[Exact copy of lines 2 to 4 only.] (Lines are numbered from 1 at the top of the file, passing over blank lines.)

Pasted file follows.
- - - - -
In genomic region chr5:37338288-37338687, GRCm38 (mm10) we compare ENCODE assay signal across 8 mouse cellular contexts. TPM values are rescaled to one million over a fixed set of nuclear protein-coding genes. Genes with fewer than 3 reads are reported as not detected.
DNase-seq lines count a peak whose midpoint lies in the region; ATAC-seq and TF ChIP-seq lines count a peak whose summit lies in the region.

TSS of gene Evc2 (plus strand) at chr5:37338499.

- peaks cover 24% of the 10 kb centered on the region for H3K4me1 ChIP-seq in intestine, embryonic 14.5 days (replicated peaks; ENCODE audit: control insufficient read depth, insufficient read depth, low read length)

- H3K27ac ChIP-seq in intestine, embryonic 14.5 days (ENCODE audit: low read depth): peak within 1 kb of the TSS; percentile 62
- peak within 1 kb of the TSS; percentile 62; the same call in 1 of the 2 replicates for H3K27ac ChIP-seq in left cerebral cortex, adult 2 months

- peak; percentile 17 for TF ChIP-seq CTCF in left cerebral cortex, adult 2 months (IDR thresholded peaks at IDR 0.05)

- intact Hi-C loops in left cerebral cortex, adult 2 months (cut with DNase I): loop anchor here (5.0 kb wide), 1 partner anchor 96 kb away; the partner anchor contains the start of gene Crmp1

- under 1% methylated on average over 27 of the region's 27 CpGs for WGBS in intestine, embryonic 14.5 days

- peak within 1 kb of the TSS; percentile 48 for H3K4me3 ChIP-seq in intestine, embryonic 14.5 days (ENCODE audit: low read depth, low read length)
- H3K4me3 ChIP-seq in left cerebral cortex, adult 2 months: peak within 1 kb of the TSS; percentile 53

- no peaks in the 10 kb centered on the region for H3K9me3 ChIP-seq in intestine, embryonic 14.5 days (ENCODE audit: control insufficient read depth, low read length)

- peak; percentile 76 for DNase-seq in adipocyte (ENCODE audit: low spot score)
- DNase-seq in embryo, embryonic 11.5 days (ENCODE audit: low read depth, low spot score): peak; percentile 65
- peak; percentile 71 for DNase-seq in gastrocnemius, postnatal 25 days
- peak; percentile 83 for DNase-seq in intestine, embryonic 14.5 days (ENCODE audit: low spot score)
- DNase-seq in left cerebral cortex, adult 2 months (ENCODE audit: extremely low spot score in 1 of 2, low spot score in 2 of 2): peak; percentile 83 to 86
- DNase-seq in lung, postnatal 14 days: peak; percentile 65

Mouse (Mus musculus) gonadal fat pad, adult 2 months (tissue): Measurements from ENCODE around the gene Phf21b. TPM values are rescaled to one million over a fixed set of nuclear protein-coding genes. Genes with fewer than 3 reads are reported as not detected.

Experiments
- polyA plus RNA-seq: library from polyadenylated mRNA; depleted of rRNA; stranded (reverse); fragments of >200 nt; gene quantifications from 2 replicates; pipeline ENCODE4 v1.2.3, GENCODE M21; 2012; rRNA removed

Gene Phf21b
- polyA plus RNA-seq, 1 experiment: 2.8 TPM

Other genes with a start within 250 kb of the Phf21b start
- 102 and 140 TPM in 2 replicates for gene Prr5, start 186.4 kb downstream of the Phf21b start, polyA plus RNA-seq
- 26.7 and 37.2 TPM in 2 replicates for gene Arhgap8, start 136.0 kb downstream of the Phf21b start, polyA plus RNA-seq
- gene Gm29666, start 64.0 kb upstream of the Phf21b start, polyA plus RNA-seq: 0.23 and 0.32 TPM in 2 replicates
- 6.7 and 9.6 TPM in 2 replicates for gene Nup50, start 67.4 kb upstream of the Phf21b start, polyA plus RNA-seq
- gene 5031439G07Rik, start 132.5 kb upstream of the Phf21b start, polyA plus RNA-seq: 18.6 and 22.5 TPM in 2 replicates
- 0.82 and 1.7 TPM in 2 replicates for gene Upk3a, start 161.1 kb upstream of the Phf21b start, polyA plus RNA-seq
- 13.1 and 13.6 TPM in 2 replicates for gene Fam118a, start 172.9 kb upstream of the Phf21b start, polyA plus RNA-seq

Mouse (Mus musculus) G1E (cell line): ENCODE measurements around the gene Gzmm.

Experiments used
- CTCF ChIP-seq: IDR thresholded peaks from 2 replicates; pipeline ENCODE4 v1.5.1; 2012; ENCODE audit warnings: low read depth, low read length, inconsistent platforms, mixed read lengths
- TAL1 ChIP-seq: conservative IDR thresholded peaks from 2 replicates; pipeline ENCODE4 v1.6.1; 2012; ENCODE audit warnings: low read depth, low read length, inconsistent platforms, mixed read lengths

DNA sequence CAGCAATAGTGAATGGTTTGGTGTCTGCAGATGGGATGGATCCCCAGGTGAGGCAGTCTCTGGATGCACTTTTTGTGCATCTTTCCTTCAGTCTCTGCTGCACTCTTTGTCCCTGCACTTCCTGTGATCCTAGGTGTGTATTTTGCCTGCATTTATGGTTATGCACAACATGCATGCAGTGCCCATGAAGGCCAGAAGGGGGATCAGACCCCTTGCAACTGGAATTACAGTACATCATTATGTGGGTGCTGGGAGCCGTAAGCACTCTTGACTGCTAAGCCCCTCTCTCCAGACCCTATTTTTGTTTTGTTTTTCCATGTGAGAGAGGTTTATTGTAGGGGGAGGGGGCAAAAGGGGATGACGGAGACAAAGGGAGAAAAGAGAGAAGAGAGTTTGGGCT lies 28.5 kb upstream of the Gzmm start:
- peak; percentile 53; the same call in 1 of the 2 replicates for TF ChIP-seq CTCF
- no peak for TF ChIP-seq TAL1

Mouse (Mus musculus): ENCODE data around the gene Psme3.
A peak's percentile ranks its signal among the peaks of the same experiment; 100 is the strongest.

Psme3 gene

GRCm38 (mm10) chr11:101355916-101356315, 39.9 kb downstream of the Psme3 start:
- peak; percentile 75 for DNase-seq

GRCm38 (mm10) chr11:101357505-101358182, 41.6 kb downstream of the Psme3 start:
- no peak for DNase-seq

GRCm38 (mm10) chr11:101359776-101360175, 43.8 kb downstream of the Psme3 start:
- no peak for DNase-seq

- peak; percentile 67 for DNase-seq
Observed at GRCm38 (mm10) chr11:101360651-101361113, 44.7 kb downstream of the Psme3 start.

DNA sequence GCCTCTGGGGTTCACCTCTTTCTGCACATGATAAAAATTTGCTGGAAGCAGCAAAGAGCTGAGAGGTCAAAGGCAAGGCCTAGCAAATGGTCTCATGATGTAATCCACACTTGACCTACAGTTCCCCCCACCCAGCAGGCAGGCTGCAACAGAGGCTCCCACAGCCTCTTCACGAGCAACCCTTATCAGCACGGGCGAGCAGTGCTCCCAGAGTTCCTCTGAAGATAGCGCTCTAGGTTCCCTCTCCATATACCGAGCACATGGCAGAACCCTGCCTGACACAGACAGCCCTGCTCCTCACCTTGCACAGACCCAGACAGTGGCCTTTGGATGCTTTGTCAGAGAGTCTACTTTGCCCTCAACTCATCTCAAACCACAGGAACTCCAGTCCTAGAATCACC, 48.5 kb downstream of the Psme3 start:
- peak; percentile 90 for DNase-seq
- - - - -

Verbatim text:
DNase-seq lines count a peak whose midpoint lies in the region; ATAC-seq and TF ChIP-seq lines count a peak whose summit lies in the region.

TSS of gene Evc2 (plus strand) at chr5:37338499.

- peaks cover 24% of the 10 kb centered on the region for H3K4me1 ChIP-seq in intestine, embryonic 14.5 days (replicated peaks; ENCODE audit: control insufficient read depth, insufficient read depth, low read length)